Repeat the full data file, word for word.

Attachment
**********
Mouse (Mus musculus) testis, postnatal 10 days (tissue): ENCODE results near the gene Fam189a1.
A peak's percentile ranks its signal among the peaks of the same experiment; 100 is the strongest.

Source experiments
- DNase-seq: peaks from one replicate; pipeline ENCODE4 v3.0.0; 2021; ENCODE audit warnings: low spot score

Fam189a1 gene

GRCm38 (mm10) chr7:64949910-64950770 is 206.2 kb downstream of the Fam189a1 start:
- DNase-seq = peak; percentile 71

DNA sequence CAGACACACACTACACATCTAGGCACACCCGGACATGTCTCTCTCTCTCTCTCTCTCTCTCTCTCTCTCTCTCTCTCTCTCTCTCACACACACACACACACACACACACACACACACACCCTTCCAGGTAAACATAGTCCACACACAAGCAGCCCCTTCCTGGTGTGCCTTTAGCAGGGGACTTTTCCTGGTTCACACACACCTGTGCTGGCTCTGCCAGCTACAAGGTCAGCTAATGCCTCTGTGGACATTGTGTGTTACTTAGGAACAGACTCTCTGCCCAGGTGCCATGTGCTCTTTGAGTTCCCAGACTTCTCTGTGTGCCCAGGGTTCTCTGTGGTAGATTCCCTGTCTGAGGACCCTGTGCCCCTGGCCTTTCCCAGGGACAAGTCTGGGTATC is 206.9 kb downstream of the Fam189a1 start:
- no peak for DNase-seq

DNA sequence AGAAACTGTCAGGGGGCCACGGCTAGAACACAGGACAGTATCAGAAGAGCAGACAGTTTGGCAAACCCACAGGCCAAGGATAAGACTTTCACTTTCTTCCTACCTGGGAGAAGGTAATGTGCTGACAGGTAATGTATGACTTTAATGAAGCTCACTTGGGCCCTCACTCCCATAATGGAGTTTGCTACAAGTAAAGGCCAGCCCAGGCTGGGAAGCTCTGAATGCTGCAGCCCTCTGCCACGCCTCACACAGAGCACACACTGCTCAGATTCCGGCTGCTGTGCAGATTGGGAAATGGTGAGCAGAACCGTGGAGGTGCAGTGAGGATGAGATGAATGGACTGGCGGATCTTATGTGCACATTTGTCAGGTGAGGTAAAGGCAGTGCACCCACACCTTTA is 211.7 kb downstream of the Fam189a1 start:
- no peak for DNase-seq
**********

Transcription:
Mouse (Mus musculus) testis, postnatal 10 days (tissue): ENCODE results near the gene Fam189a1.
A peak's percentile ranks its signal among the peaks of the same experiment; 100 is the strongest.

Source experiments
- DNase-seq: peaks from one replicate; pipeline ENCODE4 v3.0.0; 2021; ENCODE audit warnings: low spot score

Fam189a1 gene

GRCm38 (mm10) chr7:64949910-64950770 is 206.2 kb downstream of the Fam189a1 start:
- DNase-seq = peak; percentile 71

DNA sequence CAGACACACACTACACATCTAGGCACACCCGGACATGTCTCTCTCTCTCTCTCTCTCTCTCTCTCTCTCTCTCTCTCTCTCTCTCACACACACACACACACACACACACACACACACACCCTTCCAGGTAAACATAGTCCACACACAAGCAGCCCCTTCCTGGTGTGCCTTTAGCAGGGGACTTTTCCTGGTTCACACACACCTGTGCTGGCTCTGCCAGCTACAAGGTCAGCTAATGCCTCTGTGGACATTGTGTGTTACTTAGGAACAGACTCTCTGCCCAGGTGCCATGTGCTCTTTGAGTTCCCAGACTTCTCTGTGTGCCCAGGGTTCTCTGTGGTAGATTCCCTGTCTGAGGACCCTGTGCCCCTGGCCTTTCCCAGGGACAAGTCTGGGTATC is 206.9 kb downstream of the Fam189a1 start:
- no peak for DNase-seq

DNA sequence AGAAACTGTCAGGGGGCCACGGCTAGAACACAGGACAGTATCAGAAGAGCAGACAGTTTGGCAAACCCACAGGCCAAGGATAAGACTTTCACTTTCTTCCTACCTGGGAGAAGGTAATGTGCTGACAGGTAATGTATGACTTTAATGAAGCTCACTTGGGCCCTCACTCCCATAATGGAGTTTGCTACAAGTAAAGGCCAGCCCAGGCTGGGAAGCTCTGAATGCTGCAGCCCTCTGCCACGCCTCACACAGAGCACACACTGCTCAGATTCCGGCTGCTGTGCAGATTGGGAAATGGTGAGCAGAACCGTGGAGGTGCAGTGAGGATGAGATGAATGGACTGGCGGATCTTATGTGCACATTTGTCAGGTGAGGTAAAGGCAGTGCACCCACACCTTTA is 211.7 kb downstream of the Fam189a1 start:
- no peak for DNase-seq